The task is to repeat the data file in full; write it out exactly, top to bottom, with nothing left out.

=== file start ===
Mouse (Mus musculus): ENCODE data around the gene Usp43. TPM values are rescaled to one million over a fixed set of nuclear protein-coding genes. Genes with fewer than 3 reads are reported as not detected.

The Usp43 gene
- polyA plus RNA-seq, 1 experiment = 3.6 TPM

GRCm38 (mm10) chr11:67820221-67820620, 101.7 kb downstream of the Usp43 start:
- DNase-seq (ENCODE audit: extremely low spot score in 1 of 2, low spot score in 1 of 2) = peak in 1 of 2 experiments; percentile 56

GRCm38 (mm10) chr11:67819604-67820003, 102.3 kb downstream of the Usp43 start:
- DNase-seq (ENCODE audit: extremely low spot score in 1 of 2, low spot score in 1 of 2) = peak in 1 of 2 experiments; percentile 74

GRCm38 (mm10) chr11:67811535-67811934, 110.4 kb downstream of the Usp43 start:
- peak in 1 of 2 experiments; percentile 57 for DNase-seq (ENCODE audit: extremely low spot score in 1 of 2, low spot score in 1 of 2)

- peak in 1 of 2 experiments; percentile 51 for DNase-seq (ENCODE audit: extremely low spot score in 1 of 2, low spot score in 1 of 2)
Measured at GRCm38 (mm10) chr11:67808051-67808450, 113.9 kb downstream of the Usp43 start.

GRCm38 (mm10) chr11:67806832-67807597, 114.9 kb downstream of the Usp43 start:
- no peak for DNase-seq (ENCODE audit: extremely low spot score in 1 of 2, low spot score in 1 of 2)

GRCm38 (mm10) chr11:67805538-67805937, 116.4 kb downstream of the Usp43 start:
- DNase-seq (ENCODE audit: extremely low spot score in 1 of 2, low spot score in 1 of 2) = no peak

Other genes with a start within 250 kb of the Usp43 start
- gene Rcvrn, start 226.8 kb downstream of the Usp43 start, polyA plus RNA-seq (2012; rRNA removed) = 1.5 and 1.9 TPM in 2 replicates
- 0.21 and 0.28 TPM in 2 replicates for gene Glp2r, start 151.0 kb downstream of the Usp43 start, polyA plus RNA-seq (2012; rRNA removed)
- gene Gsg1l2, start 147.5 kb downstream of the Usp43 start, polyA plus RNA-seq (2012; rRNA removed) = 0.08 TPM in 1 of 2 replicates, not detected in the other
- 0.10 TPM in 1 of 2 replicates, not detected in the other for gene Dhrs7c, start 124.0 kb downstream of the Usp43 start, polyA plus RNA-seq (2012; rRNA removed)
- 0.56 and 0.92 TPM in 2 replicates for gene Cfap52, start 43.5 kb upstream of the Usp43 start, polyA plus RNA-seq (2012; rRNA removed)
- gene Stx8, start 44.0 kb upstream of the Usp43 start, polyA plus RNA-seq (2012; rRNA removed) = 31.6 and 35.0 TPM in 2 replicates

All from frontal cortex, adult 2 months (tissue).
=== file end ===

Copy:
Mouse (Mus musculus): ENCODE data around the gene Usp43. TPM values are rescaled to one million over a fixed set of nuclear protein-coding genes. Genes with fewer than 3 reads are reported as not detected.

The Usp43 gene
- polyA plus RNA-seq, 1 experiment = 3.6 TPM

GRCm38 (mm10) chr11:67820221-67820620, 101.7 kb downstream of the Usp43 start:
- DNase-seq (ENCODE audit: extremely low spot score in 1 of 2, low spot score in 1 of 2) = peak in 1 of 2 experiments; percentile 56

GRCm38 (mm10) chr11:67819604-67820003, 102.3 kb downstream of the Usp43 start:
- DNase-seq (ENCODE audit: extremely low spot score in 1 of 2, low spot score in 1 of 2) = peak in 1 of 2 experiments; percentile 74

GRCm38 (mm10) chr11:67811535-67811934, 110.4 kb downstream of the Usp43 start:
- peak in 1 of 2 experiments; percentile 57 for DNase-seq (ENCODE audit: extremely low spot score in 1 of 2, low spot score in 1 of 2)

- peak in 1 of 2 experiments; percentile 51 for DNase-seq (ENCODE audit: extremely low spot score in 1 of 2, low spot score in 1 of 2)
Measured at GRCm38 (mm10) chr11:67808051-67808450, 113.9 kb downstream of the Usp43 start.

GRCm38 (mm10) chr11:67806832-67807597, 114.9 kb downstream of the Usp43 start:
- no peak for DNase-seq (ENCODE audit: extremely low spot score in 1 of 2, low spot score in 1 of 2)

GRCm38 (mm10) chr11:67805538-67805937, 116.4 kb downstream of the Usp43 start:
- DNase-seq (ENCODE audit: extremely low spot score in 1 of 2, low spot score in 1 of 2) = no peak

Other genes with a start within 250 kb of the Usp43 start
- gene Rcvrn, start 226.8 kb downstream of the Usp43 start, polyA plus RNA-seq (2012; rRNA removed) = 1.5 and 1.9 TPM in 2 replicates
- 0.21 and 0.28 TPM in 2 replicates for gene Glp2r, start 151.0 kb downstream of the Usp43 start, polyA plus RNA-seq (2012; rRNA removed)
- gene Gsg1l2, start 147.5 kb downstream of the Usp43 start, polyA plus RNA-seq (2012; rRNA removed) = 0.08 TPM in 1 of 2 replicates, not detected in the other
- 0.10 TPM in 1 of 2 replicates, not detected in the other for gene Dhrs7c, start 124.0 kb downstream of the Usp43 start, polyA plus RNA-seq (2012; rRNA removed)
- 0.56 and 0.92 TPM in 2 replicates for gene Cfap52, start 43.5 kb upstream of the Usp43 start, polyA plus RNA-seq (2012; rRNA removed)
- gene Stx8, start 44.0 kb upstream of the Usp43 start, polyA plus RNA-seq (2012; rRNA removed) = 31.6 and 35.0 TPM in 2 replicates

All from frontal cortex, adult 2 months (tissue).